Reflections on humanitarianism: David Rieff's A Bed for the Night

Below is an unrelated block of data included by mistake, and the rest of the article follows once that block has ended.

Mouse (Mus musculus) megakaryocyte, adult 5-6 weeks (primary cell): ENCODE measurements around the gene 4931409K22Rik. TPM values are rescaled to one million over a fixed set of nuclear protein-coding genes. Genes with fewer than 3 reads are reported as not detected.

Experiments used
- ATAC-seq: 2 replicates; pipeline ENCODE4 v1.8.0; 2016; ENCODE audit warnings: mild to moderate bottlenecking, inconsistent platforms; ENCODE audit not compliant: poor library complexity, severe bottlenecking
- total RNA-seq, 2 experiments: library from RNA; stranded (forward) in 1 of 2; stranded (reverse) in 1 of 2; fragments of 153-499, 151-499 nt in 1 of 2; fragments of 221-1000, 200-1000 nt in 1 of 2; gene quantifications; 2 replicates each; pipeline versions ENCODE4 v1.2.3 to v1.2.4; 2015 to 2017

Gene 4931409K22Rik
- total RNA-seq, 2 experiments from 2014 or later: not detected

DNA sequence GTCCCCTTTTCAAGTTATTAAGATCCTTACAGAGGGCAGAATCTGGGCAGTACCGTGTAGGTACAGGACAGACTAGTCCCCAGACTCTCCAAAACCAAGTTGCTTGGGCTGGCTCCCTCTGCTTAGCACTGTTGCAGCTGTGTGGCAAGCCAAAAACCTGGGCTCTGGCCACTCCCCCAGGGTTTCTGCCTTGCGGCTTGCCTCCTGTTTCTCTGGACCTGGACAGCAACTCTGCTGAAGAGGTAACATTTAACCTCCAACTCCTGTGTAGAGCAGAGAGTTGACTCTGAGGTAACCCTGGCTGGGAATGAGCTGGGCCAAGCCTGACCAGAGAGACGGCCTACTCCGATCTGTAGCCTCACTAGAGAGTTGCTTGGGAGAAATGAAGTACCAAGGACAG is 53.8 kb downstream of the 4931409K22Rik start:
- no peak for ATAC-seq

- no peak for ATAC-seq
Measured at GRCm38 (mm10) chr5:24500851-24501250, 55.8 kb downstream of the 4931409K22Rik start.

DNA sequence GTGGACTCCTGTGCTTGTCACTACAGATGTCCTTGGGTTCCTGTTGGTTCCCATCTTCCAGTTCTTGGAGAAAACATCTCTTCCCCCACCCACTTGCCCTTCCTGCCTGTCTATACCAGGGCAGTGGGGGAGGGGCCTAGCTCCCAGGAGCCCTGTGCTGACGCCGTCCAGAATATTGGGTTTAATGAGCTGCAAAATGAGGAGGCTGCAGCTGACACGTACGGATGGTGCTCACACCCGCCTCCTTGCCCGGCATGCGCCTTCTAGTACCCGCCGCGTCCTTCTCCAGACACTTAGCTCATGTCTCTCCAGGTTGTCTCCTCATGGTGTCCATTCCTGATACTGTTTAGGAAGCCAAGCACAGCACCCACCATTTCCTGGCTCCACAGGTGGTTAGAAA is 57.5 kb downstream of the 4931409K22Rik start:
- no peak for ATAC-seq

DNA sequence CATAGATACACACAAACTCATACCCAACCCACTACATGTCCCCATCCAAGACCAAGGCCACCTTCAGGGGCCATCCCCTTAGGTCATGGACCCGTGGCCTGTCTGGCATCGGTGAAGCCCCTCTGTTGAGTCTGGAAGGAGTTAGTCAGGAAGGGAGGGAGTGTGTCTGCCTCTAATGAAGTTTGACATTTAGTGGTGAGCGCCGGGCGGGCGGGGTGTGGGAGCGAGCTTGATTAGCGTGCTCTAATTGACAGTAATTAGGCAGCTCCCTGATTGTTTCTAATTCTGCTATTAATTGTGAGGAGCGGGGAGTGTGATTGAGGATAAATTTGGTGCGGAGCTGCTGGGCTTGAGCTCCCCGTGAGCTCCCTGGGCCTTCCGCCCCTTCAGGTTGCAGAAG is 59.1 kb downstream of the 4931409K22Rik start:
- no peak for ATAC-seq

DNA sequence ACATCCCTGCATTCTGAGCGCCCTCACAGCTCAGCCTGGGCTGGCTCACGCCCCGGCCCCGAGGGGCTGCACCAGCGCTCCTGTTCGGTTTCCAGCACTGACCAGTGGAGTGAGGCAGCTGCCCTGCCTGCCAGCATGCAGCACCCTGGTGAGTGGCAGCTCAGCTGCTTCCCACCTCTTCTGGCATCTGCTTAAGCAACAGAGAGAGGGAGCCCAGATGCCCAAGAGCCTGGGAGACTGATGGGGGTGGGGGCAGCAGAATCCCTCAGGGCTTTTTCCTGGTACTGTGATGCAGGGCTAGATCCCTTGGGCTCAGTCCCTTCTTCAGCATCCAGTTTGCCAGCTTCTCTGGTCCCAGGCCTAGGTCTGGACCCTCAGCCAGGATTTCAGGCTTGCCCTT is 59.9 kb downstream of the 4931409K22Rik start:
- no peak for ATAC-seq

In A Bed for the Night, David Rieff explains his frustration at the limitations and shortcomings of contemporary humanitarianism. He investigates the gap between the admirable norms of the human rights movement and the unpleasant facts of the humanitarian crises in Bosnia, Rwanda, Kosovo and Afghanistan. He urges us to revise our assumptions about the reach of the human rights revolution and the workings of the international community. He concludes that, however much one might wish it otherwise, independent humanitarianism is not capable, on its own, of advancing the cause of human rights, contributing to stopping wars, or furthering social justice. Humanitarianism only makes sense as part of a larger international response to human rights crises. It is a “saving idea that cannot save”. And, for the humanitarian enterprise, the risks of collaborating in such a wider response are considerable.